Most biopics are either lavish costume dramas heroizing or demonizing historical figures or intense portrayals of dead politicians recontextualized as Greek tragedies or flag-waving courtroom proceedings celebrating martyrs of free speech and racial injustice. Rarely are biopics funny and rarer still are they scary. Shadow of the Vampire manages to be both.
Of course, Shadow of the Vampire also manages to be based entirely on speculation, rumor, innuendo and half-truths. An imagined tale of what inspired and possessed legendary German filmmaker F.W. Murnau to make the classic Nosferatu, Shadow of the Vampire is a fantastical exploration of the madness of genius and the depths visionaries will plunge to create art. And it’s very, very funny.
Verboten by Bram Stoker’s estate in his bid to adapt Dracula for the cinema, Murnau (John Malkovich) merely changes the name of the vampire and sets about shooting his most authentic film to date. Eschewing the soundstages of Berlin for real locations in Slovakia, Murnau, producer Albin (Udo Kier), writer Henrik (John Gillet), cinematographer Wolfgang (Ronan Vibert) and principal actor Gustav (Eddie Izzard) arrive at their destination. On set, they meet the mysterious actor Max Schreck (Willem Dafoe), who Murnau has hyped as a great “method actor,” an artist so impassioned by the role he will only appear in character and must only be addressed as Count Orloc.
It soon becomes apparent that Schreck is no actor at all. In fact, he is a real vampire discovered by Murnau who struck a bargain with the bloodsucking creature of the night: Schreck promises to play the role of Orloc, curtailing his nocturnal urges throughout production, in exchange for the hand, or neck rather, of leading lady Greta (Catherine McCormack).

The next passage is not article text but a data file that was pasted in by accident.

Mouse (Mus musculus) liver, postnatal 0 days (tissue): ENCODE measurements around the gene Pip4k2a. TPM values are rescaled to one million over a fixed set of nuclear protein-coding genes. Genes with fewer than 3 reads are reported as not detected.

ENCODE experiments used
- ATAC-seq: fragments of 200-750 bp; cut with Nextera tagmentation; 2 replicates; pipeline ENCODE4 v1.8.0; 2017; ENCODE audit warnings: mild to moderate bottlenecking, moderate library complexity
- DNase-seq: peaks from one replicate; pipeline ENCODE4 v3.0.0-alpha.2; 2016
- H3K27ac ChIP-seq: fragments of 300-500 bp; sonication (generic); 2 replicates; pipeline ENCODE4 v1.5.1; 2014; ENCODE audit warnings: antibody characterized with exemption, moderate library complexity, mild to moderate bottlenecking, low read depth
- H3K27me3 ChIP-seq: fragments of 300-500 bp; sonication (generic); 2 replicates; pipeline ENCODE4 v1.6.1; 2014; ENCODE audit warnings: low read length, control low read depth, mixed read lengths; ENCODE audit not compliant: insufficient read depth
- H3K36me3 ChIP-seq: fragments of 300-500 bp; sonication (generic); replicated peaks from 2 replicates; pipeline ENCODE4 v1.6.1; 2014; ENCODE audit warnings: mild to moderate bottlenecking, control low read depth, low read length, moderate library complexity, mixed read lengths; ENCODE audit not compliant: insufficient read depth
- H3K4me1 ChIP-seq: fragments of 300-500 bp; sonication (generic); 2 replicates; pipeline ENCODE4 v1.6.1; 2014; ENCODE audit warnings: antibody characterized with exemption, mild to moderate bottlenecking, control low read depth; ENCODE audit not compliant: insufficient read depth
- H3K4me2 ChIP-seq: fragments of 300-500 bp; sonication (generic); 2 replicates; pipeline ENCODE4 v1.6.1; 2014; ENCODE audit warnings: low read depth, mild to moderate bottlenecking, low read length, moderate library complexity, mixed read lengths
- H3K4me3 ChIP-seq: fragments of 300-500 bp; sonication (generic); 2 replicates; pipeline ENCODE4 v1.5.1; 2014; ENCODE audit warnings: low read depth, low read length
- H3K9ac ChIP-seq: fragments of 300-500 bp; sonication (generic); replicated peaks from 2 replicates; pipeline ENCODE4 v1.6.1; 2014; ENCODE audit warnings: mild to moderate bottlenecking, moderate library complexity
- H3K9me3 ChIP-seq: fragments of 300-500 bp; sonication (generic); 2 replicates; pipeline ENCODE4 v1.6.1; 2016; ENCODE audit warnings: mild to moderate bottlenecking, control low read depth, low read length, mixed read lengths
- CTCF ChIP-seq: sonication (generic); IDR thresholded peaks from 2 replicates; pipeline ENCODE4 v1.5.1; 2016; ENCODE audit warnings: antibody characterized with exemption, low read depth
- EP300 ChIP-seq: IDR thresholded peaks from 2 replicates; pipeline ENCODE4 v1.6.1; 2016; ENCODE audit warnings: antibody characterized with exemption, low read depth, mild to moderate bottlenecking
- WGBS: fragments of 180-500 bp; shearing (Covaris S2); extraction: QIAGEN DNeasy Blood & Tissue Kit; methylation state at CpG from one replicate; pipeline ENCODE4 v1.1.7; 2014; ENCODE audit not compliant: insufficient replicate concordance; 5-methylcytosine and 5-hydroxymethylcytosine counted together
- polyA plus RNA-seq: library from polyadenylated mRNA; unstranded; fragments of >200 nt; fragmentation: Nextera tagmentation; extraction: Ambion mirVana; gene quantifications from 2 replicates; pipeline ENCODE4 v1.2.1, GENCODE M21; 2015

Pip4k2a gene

Murnau is unable to control Schreck who is, in turn, unable to control his bloodlust. Beginning with Wolfgang, one-by-one the crew becomes victims of Schreck’s vampiric tendencies. Wolfgang is replaced by brilliant photographer Fritz (Cary Elwes), but it is apparent to all that the production is doomed. Junked on laudanum, Murnau pushes onward towards completing his film and his descent into madness.
Albeit an homage to Nosferatu, Shadow of the Vampire never avoids an opportunity to poke fun at German expressionism and the decadence of cabaret culture. Director E. Elias Merhige deftly balances the humor within the tragic story, while somehow providing moments of pure fright as well. The casting is impeccable; wonderful performances are given by Malkovich, Udo Kier and Eddie Izzard, and Cary Elwes is hilarious. But Dafoe as Schreck/Orloc steals the show, delivering a powerfully funny portrayal of a 400-year-old vampire pretending to be an actor pretending to be a vampire. This may well be Dafoe’s Oscar performance.